Is corporate social responsibility a public relations exercise? Is it a nice thing to ascribe to and at the same time easy to sluff off? The answer is a combination of yes and no. On the surface, it’s easy to say your company believes in supporting and contributing to the community as a whole.
The cost of a CSR program challenges the keepers of the money who frequently question the value. Accountants and Financial Officers are asked to look at everything as a return on investment and, in doing so, may determine a responsibility program is beyond the company’s budget.
While that may have been the traditional line of thinking, it no longer applies. It alienates staff who are demanding that the work they do contribute to the whole of society rather than just the bottom line. According to a MIT Sloan Management Review, “Using Corporate Responsibility to Win the War for Talent,” employers with a CSR program enjoy greater employee satisfaction and retention.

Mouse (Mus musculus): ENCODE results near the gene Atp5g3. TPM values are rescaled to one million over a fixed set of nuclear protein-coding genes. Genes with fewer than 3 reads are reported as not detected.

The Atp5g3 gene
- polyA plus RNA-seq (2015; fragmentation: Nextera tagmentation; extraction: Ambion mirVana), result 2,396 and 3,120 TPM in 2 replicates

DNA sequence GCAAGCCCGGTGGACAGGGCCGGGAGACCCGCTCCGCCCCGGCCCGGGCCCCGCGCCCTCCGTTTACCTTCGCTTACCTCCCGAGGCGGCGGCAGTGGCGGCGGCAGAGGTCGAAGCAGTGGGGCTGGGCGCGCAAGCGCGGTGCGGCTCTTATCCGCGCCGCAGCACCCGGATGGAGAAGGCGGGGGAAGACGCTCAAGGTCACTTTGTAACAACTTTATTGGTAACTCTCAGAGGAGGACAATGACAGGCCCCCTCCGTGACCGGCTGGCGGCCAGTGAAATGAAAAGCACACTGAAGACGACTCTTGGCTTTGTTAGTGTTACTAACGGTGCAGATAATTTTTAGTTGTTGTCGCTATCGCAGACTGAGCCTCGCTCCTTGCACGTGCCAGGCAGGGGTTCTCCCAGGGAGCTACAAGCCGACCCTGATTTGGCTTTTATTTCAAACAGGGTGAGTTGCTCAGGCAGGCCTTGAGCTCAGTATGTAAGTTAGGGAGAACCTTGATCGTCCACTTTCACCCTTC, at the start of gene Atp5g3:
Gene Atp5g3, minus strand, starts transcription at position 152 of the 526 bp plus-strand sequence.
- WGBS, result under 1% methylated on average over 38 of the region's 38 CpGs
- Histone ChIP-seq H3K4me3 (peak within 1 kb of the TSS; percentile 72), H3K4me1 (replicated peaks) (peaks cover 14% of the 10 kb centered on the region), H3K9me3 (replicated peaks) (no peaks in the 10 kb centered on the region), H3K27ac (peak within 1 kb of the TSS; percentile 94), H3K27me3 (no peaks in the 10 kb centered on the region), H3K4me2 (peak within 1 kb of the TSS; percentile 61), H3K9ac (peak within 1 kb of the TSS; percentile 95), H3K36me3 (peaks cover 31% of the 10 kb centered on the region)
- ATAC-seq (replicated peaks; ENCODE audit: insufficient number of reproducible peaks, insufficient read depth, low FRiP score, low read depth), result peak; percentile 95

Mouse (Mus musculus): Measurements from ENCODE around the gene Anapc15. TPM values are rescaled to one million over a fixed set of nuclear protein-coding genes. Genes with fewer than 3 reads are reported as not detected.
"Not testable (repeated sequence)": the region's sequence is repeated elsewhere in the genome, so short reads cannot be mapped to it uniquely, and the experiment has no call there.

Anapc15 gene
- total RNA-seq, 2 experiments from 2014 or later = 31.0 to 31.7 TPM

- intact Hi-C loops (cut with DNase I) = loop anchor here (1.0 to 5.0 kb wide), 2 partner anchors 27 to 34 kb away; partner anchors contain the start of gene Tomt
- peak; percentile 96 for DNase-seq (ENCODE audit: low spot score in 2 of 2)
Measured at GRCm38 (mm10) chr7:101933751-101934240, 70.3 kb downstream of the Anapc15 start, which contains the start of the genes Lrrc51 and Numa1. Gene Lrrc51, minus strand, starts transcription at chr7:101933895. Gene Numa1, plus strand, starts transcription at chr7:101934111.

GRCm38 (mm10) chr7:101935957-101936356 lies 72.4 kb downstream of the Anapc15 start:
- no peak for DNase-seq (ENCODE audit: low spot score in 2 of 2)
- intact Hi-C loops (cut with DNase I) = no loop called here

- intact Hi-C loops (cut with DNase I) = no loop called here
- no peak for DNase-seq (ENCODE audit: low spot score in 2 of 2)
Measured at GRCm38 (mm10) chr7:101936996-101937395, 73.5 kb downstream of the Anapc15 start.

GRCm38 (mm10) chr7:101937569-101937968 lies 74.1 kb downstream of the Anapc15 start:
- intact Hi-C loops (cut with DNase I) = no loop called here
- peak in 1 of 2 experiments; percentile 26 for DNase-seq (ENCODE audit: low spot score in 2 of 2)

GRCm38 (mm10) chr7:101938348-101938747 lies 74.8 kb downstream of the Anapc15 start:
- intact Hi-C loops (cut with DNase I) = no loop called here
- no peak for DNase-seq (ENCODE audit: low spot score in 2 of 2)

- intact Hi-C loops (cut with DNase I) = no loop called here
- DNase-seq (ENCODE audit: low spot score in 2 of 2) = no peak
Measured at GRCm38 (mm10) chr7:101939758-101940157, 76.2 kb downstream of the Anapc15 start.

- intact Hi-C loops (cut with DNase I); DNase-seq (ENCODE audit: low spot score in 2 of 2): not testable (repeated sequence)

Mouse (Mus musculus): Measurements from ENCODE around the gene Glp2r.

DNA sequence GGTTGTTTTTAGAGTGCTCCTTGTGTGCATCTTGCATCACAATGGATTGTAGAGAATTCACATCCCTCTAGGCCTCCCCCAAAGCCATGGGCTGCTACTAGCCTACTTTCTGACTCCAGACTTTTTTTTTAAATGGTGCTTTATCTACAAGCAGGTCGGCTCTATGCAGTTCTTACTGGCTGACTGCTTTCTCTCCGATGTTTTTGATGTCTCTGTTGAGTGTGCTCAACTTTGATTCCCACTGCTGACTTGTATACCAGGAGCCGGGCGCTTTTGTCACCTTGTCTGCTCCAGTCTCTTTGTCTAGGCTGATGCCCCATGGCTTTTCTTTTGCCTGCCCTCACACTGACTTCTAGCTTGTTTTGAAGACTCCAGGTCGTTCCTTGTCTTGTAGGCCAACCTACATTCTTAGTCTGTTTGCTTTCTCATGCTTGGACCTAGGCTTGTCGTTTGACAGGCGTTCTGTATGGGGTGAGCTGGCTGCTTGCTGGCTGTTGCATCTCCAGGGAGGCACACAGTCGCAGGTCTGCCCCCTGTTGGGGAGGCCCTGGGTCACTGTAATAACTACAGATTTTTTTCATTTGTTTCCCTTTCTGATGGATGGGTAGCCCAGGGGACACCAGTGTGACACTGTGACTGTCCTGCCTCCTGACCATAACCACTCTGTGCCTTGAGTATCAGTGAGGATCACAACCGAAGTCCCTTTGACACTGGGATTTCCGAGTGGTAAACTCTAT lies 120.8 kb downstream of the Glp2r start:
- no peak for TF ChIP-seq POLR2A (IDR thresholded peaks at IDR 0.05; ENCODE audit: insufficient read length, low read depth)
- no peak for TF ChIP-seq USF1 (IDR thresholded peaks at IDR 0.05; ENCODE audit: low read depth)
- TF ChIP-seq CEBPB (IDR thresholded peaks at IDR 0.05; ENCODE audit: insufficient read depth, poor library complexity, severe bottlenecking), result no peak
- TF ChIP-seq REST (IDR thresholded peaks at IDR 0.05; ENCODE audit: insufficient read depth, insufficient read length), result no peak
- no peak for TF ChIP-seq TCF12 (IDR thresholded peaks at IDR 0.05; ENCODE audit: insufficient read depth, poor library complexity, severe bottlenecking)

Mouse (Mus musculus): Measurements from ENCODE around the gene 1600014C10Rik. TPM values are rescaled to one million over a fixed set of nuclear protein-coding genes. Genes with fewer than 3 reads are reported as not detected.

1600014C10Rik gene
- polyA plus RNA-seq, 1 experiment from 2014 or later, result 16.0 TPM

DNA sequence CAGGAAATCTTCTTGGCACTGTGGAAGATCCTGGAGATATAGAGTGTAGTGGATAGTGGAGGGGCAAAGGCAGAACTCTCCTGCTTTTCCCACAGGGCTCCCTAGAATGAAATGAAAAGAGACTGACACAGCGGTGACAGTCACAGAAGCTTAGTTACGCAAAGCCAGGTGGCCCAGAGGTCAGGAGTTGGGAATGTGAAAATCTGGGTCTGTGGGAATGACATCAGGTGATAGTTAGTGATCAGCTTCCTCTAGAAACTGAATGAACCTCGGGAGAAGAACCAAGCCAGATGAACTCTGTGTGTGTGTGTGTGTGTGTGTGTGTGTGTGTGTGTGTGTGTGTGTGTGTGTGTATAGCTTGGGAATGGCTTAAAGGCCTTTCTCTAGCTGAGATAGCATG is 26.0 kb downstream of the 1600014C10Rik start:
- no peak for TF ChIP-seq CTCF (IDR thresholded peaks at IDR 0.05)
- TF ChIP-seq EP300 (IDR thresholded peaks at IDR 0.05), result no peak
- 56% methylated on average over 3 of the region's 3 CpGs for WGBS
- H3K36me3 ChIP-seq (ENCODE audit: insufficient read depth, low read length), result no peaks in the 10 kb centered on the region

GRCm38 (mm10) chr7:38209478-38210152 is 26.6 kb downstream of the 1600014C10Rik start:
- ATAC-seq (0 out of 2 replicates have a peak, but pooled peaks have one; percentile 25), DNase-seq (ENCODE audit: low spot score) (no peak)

Employees, customers and investors are all taking CSR programs into account when they sign on, when they purchase and when they invest.
We invited Kim Thompson of Aviso Wealth to join us for a Conversation That Matters about why Corporate Social Responsibility needs to be a part of every company’s mission statement and practices.
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Simon Fraser University’s Centre for Dialogue presents Conversations That Matter. Join veteran Broadcaster Stuart McNish each week for an important and engaging Conversation about the issues shaping our future